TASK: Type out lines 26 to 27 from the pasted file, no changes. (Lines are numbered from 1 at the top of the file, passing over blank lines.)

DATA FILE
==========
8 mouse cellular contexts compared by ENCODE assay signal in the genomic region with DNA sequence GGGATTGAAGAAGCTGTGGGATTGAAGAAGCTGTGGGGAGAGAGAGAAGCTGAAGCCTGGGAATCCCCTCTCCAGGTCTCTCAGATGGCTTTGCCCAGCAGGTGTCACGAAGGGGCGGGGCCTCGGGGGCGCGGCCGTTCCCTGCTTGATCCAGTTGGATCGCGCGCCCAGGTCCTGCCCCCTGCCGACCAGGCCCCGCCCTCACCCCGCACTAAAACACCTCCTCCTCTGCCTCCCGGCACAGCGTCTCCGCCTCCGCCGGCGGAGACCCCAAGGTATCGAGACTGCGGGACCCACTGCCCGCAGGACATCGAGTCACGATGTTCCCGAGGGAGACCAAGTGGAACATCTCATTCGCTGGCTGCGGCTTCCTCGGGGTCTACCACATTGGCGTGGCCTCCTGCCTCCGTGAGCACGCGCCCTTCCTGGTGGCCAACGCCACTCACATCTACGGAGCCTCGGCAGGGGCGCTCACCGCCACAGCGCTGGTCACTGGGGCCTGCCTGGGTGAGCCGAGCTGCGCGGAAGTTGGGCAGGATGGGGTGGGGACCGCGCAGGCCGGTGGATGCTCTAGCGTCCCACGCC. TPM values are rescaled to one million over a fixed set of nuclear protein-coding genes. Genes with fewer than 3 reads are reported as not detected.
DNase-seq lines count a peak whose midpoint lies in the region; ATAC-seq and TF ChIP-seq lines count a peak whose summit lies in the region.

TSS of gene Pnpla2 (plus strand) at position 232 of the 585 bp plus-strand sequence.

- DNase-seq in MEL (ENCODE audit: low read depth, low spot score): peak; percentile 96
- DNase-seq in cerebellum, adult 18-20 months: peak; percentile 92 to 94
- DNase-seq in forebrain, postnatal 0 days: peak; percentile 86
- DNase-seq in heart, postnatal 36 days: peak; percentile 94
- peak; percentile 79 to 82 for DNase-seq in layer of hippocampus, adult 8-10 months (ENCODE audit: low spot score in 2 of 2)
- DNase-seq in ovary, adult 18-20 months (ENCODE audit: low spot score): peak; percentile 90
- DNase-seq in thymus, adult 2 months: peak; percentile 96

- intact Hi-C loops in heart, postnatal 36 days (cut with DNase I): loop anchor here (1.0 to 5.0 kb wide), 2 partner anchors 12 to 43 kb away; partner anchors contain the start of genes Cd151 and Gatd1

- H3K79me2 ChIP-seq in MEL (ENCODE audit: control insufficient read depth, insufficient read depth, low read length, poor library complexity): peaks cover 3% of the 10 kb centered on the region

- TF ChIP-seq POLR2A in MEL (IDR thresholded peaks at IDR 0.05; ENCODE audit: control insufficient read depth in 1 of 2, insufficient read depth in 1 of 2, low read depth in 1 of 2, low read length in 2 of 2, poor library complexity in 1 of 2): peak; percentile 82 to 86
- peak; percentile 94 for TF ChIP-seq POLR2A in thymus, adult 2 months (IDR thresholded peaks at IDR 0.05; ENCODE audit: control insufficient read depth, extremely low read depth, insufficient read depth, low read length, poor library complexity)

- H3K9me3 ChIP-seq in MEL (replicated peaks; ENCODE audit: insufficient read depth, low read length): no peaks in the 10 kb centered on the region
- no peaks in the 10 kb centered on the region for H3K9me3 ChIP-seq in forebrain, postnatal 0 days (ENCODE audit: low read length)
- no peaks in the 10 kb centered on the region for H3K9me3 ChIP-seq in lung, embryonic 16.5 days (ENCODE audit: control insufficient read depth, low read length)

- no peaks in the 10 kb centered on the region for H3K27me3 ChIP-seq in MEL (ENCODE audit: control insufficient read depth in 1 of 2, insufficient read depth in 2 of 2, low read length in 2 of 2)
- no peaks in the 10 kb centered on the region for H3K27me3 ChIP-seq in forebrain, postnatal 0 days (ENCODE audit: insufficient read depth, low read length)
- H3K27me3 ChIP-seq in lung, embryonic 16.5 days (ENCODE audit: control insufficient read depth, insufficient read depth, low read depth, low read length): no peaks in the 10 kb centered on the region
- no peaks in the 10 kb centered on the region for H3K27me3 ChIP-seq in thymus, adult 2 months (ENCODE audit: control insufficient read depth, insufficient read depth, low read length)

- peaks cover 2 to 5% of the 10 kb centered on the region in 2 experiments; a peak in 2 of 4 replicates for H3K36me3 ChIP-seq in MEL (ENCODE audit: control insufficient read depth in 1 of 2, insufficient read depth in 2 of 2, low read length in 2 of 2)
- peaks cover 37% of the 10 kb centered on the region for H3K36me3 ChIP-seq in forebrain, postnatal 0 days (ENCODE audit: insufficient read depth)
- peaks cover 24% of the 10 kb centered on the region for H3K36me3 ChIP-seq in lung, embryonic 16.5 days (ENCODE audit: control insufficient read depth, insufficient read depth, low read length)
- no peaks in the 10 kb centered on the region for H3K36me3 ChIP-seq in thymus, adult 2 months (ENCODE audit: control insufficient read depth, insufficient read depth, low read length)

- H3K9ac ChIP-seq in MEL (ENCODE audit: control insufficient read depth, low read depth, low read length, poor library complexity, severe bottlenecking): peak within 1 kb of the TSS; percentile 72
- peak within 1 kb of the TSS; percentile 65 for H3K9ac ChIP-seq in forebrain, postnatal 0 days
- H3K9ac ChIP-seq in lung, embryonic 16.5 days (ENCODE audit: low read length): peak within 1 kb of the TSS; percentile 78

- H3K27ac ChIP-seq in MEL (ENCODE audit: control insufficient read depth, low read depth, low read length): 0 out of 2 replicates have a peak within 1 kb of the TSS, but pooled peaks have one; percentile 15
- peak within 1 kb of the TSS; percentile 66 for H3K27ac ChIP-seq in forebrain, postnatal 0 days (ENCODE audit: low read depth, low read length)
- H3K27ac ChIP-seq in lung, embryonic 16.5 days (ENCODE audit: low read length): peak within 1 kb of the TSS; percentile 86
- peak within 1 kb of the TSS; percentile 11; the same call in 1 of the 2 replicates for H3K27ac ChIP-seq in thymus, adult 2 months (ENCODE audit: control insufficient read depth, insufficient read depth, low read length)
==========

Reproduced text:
- H3K9ac ChIP-seq in MEL (ENCODE audit: control insufficient read depth, low read depth, low read length, poor library complexity, severe bottlenecking): peak within 1 kb of the TSS; percentile 72
- peak within 1 kb of the TSS; percentile 65 for H3K9ac ChIP-seq in forebrain, postnatal 0 days